Cosmopolitan Anxieties

Turkish Challenges to Citizenship and Belonging in Germany

Cosmopolitan Anxieties

Book Pages: 440 Illustrations: 25 illustrations Published: July 2008

Author: Ruth Mandel

Subjects
Anthropology > Cultural Anthropology, Critical Ethnic Studies, European Studies

In Cosmopolitan Anxieties, Ruth Mandel explores Germany’s relation to the more than two million Turkish immigrants and their descendants living within its borders. Based on her two decades of ethnographic research in Berlin, she argues that Germany’s reactions to the postwar Turkish diaspora have been charged, inconsistent, and resonant of past problematic encounters with a Jewish “other.” Mandel examines the tensions in Germany between race-based ideologies of blood and belonging on the one hand and ambitions of multicultural tolerance and cosmopolitanism on the other. She does so by juxtaposing the experiences of Turkish immigrants, Jews, and “ethnic Germans” in relation to issues including Islam, Germany’s Nazi past, and its radically altered position as a unified country in the post–Cold War era.

Mandel explains that within Germany the popular understanding of what it means to be German is often conflated with citizenship, so that a German citizen of Turkish background can never be a “real German.” This conflation of blood and citizenship was dramatically illustrated when, during the 1990s, nearly two million “ethnic Germans” from Eastern Europe and the former Soviet Union arrived in Germany with a legal and social status far superior to that of “Turks” who had lived in the country for decades. Mandel analyzes how representations of Turkish difference are appropriated or rejected by Turks living in Germany; how subsequent generations of Turkish immigrants are exploring new configurations of identity and citizenship through literature, film, hip-hop, and fashion; and how migrants returning to Turkey find themselves fundamentally changed by their experiences in Germany. She maintains that until difference is accepted as unproblematic, there will continue to be serious tension regarding resident foreigners, despite recurrent attempts to realize a more inclusive and “demotic” cosmopolitan vision of Germany.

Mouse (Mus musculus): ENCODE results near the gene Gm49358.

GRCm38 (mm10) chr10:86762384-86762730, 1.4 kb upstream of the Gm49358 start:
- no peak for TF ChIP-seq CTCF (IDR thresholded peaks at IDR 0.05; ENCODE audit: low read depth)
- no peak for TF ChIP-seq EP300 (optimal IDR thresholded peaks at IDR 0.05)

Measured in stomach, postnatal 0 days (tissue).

Praise

“[C]osmopolitan Anxieties offers historical depth, rich and complex longitudinal ethnography, and nuanced analysis of the way Turkish guestworkers in Berlin rise above ethnicized perceptions to negotiate citizenship and a sense of belonging. Mandel’s book is, therefore, a crucial contribution to longitudinal ethnographic research on immigrant populations in urban centers, and contributes to an anthropology of movement, displacement, and emplacement.” — Faith Nibbs H-SAE, H-Net Reviews

Cosmopolitan Anxieties is a most welcome addition to our understanding of contemporary Europe in general and Germany in particular in which the weight of history is crucial to understand anxieties about Muslim minorities in the new Europe. Only through such nuanced and careful studies that show how social memory and social structure and ideology constantly form and inform each other, will we be able to better understand the aspects of a new European identity in the making and hopefully suggest alternative modes of belonging that are inclusive and democratic.” — Esra Özyürek, American Ethnologist

“[Mandel’s] book complements the available scholarly literature on the German citizenship tradition and its contemporary outlook by bringing in numerous ethnographic accounts and thereby treating the topic primarily in terms of practices, beyond a conventional analysis of legal arrangements. Mandel’s most original contribution consists of her focus on the spatial dimension of race, ethnicity, culture, and religion.” — Schirin Amir-Moazami, American Journal of Sociology

“A wide range of source material, including inter alia photographs of the author of memorials, poems, full-length short stories, and various example artwork inform Cosmopolitan Anxieties. This rich source base reveals the fraught and varied terrain that scholars who study postwar Germany must navigate. This book is a rare combination of literatures that seldom mix, and it remains very accessible to both specialists and a broader audience.” — Jennifer A. Miller, Canadian Journal of History

“As we wait (or struggle) for the next breakthrough we will do well to read Mandel.” — Engin F. Isin, Progress in Human Geography